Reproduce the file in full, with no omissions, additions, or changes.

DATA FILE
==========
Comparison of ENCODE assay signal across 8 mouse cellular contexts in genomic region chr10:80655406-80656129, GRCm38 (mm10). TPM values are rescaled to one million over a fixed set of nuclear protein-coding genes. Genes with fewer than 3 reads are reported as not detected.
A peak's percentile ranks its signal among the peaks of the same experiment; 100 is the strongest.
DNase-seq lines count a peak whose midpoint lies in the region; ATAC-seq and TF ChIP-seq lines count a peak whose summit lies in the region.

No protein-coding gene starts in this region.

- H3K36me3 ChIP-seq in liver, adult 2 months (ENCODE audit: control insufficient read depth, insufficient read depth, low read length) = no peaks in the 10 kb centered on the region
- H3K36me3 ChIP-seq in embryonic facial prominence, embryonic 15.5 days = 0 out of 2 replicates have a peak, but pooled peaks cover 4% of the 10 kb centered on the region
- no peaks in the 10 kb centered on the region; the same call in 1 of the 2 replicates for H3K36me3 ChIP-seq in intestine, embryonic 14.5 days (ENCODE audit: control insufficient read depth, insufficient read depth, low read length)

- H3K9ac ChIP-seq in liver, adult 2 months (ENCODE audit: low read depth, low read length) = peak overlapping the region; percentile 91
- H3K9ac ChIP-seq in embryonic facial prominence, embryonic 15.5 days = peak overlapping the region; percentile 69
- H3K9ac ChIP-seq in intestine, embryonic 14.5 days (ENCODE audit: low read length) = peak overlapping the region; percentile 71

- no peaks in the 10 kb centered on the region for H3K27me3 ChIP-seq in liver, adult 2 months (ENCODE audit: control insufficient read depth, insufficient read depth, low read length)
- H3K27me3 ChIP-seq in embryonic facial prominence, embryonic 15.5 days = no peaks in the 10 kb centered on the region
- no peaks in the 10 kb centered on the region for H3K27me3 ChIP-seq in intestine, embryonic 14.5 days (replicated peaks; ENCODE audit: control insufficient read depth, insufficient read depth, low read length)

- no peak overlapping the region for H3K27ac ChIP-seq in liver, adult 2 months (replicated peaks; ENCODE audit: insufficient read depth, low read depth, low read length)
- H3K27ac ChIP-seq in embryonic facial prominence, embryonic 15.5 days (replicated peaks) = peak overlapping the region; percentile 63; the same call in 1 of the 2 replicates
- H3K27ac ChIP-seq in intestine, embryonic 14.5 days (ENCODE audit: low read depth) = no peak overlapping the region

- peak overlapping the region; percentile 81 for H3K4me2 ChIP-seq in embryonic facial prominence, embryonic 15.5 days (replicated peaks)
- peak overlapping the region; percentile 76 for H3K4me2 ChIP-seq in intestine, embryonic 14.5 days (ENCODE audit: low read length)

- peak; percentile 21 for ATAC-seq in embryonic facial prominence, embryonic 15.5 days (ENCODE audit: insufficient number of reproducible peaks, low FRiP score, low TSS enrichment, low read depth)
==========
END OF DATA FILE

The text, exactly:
Comparison of ENCODE assay signal across 8 mouse cellular contexts in genomic region chr10:80655406-80656129, GRCm38 (mm10). TPM values are rescaled to one million over a fixed set of nuclear protein-coding genes. Genes with fewer than 3 reads are reported as not detected.
A peak's percentile ranks its signal among the peaks of the same experiment; 100 is the strongest.
DNase-seq lines count a peak whose midpoint lies in the region; ATAC-seq and TF ChIP-seq lines count a peak whose summit lies in the region.

No protein-coding gene starts in this region.

- H3K36me3 ChIP-seq in liver, adult 2 months (ENCODE audit: control insufficient read depth, insufficient read depth, low read length) = no peaks in the 10 kb centered on the region
- H3K36me3 ChIP-seq in embryonic facial prominence, embryonic 15.5 days = 0 out of 2 replicates have a peak, but pooled peaks cover 4% of the 10 kb centered on the region
- no peaks in the 10 kb centered on the region; the same call in 1 of the 2 replicates for H3K36me3 ChIP-seq in intestine, embryonic 14.5 days (ENCODE audit: control insufficient read depth, insufficient read depth, low read length)

- H3K9ac ChIP-seq in liver, adult 2 months (ENCODE audit: low read depth, low read length) = peak overlapping the region; percentile 91
- H3K9ac ChIP-seq in embryonic facial prominence, embryonic 15.5 days = peak overlapping the region; percentile 69
- H3K9ac ChIP-seq in intestine, embryonic 14.5 days (ENCODE audit: low read length) = peak overlapping the region; percentile 71

- no peaks in the 10 kb centered on the region for H3K27me3 ChIP-seq in liver, adult 2 months (ENCODE audit: control insufficient read depth, insufficient read depth, low read length)
- H3K27me3 ChIP-seq in embryonic facial prominence, embryonic 15.5 days = no peaks in the 10 kb centered on the region
- no peaks in the 10 kb centered on the region for H3K27me3 ChIP-seq in intestine, embryonic 14.5 days (replicated peaks; ENCODE audit: control insufficient read depth, insufficient read depth, low read length)

- no peak overlapping the region for H3K27ac ChIP-seq in liver, adult 2 months (replicated peaks; ENCODE audit: insufficient read depth, low read depth, low read length)
- H3K27ac ChIP-seq in embryonic facial prominence, embryonic 15.5 days (replicated peaks) = peak overlapping the region; percentile 63; the same call in 1 of the 2 replicates
- H3K27ac ChIP-seq in intestine, embryonic 14.5 days (ENCODE audit: low read depth) = no peak overlapping the region

- peak overlapping the region; percentile 81 for H3K4me2 ChIP-seq in embryonic facial prominence, embryonic 15.5 days (replicated peaks)
- peak overlapping the region; percentile 76 for H3K4me2 ChIP-seq in intestine, embryonic 14.5 days (ENCODE audit: low read length)

- peak; percentile 21 for ATAC-seq in embryonic facial prominence, embryonic 15.5 days (ENCODE audit: insufficient number of reproducible peaks, low FRiP score, low TSS enrichment, low read depth)